Another reason to focus on trading rather than speech is the importance of encouraging short selling to deter fraud and corporate misbehavior.  Short selling is already a highly risky endeavor: Short sellers are exposed to substantial undiversified risk, often pay substantial fees to borrow stock, and face the prospect of costly retaliation by targeted companies.  The strong First Amendment interest in promoting the free flow of speech has led some courts to deny discovery requests to unmask pseudonymous short sellers, out of a concern that doing so would chill legitimate criticism of powerful corporations.[9]

Nothing in this analysis forecloses an alternative route to liability for short sellers, namely, that rapidly closing a short position after publishing (or commissioning) a report, without having specifically disclosed an intent to do so, can constitute fraudulent scalping.  As the Ninth Circuit explained in the case of Zweig v. Hearst Corp.: “the defendant . . . encouraged purchases of the securities in the market” and thus “should have told his readers . . .  of his intent to sell shares that he had bought at a discount for a quick profit.[10]

Scalping liability would be unaffected by the BofI rule.  For one, liability in a scalping case is predicated on an omission theory.  Statements encouraging selling may be entirely true, but they give rise to a duty to disclose intent to trade against one’s readers.  Moreover, the material omission in a scalping scheme arises from voluntary disclosure about trading intent (“we are short the company”) – not the short seller’s substantive claims about the company.  While there is no duty to reveal one’s position, the case law is clear: Having voluntarily chosen to disclose a trading strategy, the ongoing truth of said strategy is material to investors – especially when it mechanically triggered stop-loss orders and a panicked run on the stock.

By following the Ninth Circuit and finding that the substantive claims in a financially motivated short seller’s report are immaterial to investors, courts would encourage a focus on trading behavior that has artificially skewed share prices.  That would have the doubly beneficial effect of foreclosing securities class actions premised on short seller reports while shielding short sellers from retaliatory lawsuits in response to healthy criticism.  It would put the focus where it belongs: manipulative trading.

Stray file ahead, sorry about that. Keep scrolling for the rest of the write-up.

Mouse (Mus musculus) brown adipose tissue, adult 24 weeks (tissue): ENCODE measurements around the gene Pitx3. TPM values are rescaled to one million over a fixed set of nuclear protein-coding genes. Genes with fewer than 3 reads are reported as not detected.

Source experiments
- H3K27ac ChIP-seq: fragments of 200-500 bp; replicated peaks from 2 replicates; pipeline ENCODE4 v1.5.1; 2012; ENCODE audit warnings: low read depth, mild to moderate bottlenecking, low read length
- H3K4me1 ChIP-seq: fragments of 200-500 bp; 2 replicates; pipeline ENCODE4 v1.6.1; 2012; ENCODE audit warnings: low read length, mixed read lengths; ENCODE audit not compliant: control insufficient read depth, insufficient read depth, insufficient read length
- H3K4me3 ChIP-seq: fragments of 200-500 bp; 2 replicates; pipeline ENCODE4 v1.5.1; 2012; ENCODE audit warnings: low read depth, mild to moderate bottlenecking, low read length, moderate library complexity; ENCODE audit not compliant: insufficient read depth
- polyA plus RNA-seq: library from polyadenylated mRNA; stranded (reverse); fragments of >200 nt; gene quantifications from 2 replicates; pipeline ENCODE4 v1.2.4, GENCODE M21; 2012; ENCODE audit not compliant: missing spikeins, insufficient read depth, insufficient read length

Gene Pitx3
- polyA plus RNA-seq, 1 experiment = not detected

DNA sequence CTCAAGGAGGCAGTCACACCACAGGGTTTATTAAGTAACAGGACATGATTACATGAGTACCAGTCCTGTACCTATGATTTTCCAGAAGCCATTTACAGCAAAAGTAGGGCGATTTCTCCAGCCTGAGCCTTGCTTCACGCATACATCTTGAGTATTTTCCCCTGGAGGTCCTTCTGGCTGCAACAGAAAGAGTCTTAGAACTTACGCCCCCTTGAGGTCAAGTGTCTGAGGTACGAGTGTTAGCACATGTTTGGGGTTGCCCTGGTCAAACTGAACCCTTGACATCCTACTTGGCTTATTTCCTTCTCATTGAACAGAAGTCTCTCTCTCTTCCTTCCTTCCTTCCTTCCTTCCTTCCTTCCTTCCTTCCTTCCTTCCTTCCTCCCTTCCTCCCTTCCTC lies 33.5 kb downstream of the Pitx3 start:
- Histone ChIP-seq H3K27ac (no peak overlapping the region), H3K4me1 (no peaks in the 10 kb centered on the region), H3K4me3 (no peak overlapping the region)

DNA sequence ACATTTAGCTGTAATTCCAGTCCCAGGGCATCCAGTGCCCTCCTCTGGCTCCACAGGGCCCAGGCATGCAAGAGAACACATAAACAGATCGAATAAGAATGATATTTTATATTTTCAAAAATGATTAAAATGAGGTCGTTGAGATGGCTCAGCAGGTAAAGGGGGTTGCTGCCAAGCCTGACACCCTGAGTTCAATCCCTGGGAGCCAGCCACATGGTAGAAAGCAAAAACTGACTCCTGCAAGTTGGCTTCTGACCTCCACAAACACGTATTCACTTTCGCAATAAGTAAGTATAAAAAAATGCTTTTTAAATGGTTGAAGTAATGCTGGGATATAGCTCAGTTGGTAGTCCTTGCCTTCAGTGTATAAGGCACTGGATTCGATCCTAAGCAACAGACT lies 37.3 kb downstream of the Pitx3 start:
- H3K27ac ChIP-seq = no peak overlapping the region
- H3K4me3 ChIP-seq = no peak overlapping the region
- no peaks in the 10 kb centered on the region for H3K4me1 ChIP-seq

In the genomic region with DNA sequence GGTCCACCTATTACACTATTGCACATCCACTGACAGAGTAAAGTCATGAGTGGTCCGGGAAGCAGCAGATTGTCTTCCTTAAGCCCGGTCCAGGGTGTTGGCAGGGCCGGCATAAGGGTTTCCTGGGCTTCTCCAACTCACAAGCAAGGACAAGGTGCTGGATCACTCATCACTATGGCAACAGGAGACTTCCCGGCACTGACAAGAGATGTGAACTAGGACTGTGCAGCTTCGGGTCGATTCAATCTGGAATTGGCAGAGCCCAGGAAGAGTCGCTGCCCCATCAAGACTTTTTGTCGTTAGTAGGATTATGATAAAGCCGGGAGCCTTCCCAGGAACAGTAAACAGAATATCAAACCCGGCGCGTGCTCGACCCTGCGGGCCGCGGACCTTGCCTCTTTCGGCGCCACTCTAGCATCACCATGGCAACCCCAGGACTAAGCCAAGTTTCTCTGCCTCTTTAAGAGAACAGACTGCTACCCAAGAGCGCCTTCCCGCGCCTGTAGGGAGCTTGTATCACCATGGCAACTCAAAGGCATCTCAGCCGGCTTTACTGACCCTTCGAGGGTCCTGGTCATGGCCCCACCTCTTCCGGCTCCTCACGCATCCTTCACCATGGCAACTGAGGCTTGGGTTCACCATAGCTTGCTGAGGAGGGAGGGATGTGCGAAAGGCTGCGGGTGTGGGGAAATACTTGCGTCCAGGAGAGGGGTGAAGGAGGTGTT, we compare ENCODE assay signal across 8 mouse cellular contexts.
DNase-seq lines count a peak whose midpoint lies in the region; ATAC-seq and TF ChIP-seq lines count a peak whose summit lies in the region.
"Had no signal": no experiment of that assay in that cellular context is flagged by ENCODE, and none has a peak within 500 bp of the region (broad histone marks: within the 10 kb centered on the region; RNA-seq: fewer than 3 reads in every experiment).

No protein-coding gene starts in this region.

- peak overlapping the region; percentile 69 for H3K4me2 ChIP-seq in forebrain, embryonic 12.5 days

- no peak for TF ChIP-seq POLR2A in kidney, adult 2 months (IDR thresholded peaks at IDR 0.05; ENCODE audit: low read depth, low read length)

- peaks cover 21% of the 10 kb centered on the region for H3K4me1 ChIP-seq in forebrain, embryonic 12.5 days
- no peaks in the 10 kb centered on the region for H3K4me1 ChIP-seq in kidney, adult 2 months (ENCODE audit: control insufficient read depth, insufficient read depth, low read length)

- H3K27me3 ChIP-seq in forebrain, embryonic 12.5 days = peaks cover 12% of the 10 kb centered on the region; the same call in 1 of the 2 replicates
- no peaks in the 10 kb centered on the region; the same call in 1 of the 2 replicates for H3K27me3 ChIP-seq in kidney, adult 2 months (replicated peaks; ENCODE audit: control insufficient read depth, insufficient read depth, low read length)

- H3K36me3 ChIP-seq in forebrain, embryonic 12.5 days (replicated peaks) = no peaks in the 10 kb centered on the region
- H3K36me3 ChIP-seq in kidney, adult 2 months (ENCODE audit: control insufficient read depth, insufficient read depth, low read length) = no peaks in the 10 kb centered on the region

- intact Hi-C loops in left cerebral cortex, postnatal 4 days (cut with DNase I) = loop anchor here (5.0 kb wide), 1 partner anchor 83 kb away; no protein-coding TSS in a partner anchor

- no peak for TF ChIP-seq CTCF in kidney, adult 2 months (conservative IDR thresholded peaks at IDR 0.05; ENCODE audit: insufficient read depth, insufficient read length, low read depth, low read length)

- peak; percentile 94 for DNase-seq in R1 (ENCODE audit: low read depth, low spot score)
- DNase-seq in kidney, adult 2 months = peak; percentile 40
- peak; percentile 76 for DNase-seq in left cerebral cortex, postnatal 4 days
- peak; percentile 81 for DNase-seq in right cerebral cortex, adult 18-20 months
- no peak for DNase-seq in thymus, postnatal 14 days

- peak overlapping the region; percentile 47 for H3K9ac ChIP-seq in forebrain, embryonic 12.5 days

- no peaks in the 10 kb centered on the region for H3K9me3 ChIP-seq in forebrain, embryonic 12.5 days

[1] 2020 WL 5951150 (9th Cir., Oct. 8, 2020).

[2] See, e.g., John C. Coffee, Jr., Event-Driven Securities Litigation: Its Rise and Partial Fall, N.Y.L.J., Mar. 20, 2019,

[3] On February 12, 2020, a group of securities law professors submitted a rulemaking petition to the SEC on “short and distort” campaigns.  See Petition for Rulemaking on Short and Distort, Feb. 12, 2020,; see also Joshua Mitts, A Legal Perspective on Technology and the Capital Markets: Social Media, Short Activism and the Algorithmic Revolution, Colum. L. & Econ. Working Paper No. 615, Oct. 28, 2019,

[4] See, e.g., Gary Zagami, et al. v. Cellceutix Corporation, et al., Case 1:15-cv-07194-KPF (S.D.N.Y. June 8, 2016) (dismissing class action lawsuit against Cellceutix and noting that “[a] few hours after the Mako Research posting, the original plaintiff in this case authorized the filing of a securities class action complaint. . . . In large measure, the lawsuit tracked the Mako Research posting.“); Gamboa et al v. Citizens, Inc., Case No. 1:17-cv-00241-RP (N.D. Tx. Mar. 16, 2017), (claiming that “The Truth Emerges” by copying and pasting Seeking Alpha post).

[5] From an economic standpoint, this “double incentive” raises the question of whether there might be too much negative activism, a question I leave for another day.

[6] Daniel R. Fischel & David J. Ross, Should the Law Prohibit “Manipulation” in Financial Markets?, 105 Harv. L. Rev. 503, 513 (1991) (“[T]he basic dilemma of the prospective manipulator is to seem informed enough to cause prices to rise by purchasing, but not so informed as to cause the price to rise simultaneously with purchase. Also, he must not appear informed at the time of sale, lest his sales cause the price to fall.”)

[7] Investor’s Business Daily, Limit Your Losses (last visited Oct. 12, 2020),,loss%20become%20a%20BIG%20one.

[8] My colleague Professor Coffee and I have examined elsewhere whether trading patterns inconsistent with one’s opinion renders the opinion misleading under the Supreme Court’s Omnicare standard.  John C. Coffee, Jr. & Joshua Mitts, Short Selling and the New Market Manipulation, Colum. Law Sch. Blue Sky Blog, Mar. 18, 2019,

[9] See, e.g., Nanoviricides, Inc. v. Seeking Alpha, Inc., 2014 WL 2930753 (N.Y. Sup. Ct., Jun. 26, 2014) (rejecting a discovery motion brought against Seeking Alpha to reveal the identity of a pseudonymous author “The Pump Terminator,” concluding that “the alleged defamatory statements identified in the petition constitute protected opinion and are not actionable as a matter of law.”).

[10] 94 F.2d 1261, 1268 (9th Cir. 1979).

This post comes to us from Joshua Mitts, who is an associate professor at Columbia Law School and consults on litigation and regulatory matters involving short sellers and market manipulation.